It remains to be seen whether a business that knows its prime markets are "cypherpunks…, hackers and perverts" (45) will attract public attention with ads that appropriate the voice of the consumer by proclaiming "I am not a piece of your inventory" and "On the Net I am in control." It is not unlikely that the average consumer will retain her usual response to this privacy-protection message: to remain vaguely alarmed by web-based transactions yet fail to take action on the issue--in this case, by failing to buy the product--unless she feels that she definitely has something to hide. Some members of the information technology industry, such as John Sabo, manager of security strategy at IBM, believe that "consumers are...responsible to judge for themselves whether surrendering a bit of their privacy is a price they're willing to pay for access to electronic commerce services." (46) Yet the leave-it-in-the-hands-of the-consumers approach will surely not benefit the industry in the long run if the public is distrustful and unsure of electronic information transactions.
Conversely, organizations that collect consumers' personal information stand to gain if they take responsibility for ensuring that private data remains private. After all, the growing prominence of privacy issues may cause the public to shy away from organizations that do not take measures to protect personal data. People will choose to do business with those companies that are known to be concerned about their customers' privacy. Dr. Ann Cavoukian, the information and privacy commissioner for the Province of Ontario, reminds companies who make strategic use of consumer information that ignoring privacy issues will inevitably result in the accumulation of inaccurate information. (47) In one survey, over 40% of consumers who had supplied personal information to companies indicated that they had deliberately provided the organization with incorrect facts. (48)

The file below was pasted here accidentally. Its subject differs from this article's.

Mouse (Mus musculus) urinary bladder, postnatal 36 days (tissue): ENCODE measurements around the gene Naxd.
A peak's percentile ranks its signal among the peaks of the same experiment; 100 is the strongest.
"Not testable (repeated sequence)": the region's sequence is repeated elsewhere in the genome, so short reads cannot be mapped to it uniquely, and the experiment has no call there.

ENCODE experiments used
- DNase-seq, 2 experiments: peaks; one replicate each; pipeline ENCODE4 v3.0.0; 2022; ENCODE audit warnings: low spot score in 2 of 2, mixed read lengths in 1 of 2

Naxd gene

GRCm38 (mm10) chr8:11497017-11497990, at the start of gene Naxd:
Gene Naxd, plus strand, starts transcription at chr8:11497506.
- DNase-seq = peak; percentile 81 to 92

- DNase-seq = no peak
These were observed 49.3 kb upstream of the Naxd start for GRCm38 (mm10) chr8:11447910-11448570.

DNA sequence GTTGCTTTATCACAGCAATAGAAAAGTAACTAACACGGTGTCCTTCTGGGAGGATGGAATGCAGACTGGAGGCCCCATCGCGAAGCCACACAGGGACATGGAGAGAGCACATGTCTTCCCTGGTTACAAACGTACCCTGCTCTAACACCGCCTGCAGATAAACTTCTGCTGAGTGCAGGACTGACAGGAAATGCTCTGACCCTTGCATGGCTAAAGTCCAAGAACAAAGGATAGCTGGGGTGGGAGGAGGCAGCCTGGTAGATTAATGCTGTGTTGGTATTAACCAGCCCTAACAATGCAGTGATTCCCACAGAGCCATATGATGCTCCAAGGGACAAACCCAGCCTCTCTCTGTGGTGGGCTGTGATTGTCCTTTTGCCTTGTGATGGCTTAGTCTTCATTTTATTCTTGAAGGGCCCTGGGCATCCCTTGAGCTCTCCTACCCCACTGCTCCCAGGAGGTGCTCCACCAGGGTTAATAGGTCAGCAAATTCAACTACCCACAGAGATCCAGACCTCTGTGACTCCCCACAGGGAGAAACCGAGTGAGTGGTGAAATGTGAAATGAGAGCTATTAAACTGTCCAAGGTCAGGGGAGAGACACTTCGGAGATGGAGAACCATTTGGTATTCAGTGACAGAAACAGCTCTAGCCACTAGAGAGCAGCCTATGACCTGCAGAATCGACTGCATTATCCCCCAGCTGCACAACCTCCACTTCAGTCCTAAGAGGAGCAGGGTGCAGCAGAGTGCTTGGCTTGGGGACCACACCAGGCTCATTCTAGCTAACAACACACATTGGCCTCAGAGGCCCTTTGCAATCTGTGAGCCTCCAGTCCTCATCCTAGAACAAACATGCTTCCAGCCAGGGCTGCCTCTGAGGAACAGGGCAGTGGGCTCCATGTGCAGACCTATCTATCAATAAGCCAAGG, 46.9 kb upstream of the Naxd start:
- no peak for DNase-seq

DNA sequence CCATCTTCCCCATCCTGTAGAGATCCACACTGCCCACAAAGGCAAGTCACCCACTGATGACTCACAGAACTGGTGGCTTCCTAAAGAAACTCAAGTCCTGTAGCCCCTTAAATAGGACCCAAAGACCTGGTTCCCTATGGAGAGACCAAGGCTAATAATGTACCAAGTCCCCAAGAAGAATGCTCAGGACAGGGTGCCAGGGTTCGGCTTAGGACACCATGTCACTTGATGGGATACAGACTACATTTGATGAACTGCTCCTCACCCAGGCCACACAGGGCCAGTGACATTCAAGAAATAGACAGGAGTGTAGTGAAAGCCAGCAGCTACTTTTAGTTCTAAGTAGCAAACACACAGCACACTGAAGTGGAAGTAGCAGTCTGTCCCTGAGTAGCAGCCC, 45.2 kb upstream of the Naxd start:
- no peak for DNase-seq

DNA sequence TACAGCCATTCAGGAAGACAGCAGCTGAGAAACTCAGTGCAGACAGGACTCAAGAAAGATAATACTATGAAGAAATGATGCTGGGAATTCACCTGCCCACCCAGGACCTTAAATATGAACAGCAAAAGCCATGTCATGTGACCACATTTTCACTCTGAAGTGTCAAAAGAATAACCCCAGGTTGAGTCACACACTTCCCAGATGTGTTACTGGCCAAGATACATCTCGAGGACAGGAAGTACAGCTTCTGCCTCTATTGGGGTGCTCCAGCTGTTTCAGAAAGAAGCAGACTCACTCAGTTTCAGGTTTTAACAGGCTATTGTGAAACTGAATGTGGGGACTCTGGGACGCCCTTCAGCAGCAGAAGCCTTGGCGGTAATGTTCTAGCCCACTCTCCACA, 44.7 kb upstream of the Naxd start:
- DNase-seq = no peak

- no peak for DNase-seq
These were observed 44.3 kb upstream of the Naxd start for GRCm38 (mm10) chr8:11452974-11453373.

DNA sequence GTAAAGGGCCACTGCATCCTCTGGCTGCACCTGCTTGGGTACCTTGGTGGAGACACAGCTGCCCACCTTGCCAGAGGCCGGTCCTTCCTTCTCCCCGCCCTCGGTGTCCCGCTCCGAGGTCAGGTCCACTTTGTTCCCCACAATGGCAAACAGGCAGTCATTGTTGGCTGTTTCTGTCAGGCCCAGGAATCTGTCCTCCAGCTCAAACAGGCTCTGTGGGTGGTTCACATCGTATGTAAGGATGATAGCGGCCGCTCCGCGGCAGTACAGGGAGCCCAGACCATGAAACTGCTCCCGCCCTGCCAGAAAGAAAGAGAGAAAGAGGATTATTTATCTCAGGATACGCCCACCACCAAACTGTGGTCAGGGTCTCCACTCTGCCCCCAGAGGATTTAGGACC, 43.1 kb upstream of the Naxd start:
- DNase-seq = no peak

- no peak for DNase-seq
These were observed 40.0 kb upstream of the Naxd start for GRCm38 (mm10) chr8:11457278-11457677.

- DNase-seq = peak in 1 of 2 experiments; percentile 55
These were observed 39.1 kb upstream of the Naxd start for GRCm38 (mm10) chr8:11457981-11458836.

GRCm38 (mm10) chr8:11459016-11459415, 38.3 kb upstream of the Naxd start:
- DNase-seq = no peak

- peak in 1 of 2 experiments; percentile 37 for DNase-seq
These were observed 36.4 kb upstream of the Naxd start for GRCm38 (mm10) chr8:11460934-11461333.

Obviously, strategic marketing relies on access to accurate customer information. If companies hope to acquire useful consumer information they may have to ensure that personal information does not become a commodity. Conveniently, just as third parties have appeared with products that consumers can use to protect their privacy, they have also surfaced with services that organizations can use to ensure privacy protection. Services such as TRUSTe, CA WebTrust, and E-Com Secured, Inc. evaluate Internet sites to ascertain whether they satisfy specific privacy standards. (49)(50) These systems typically apply privacy criteria to web sites and assign some kind of seal intended to assure consumers that the business or organization in question is doing its utmost to foster a secure environment.
Government and the Protection of Privacy
Many privacy advocates and consumer groups find none of the aforementioned solutions adequate. Technological approaches to privacy protection work only insofar as the technology involved is secure. Increasingly sophisticated privacy protection tools will be developed by a profit-driven market – potentially creating a further division between privacy haves and privacy have-nots. Additionally, technology does not help consumers in situations where personal information is required for the receipt of a product or service. (51) The same holds true for "solutions" that put the onus on consumers to take responsibility (individually) for the defense of their privacy. Finally, self-regulation by the industry that deals in electronic products or services is a contentious prospect at best--and something that conceivably could only occur after many years and many mishaps. An approach to consider, then, is government regulation of privacy protection.
The Privacy Act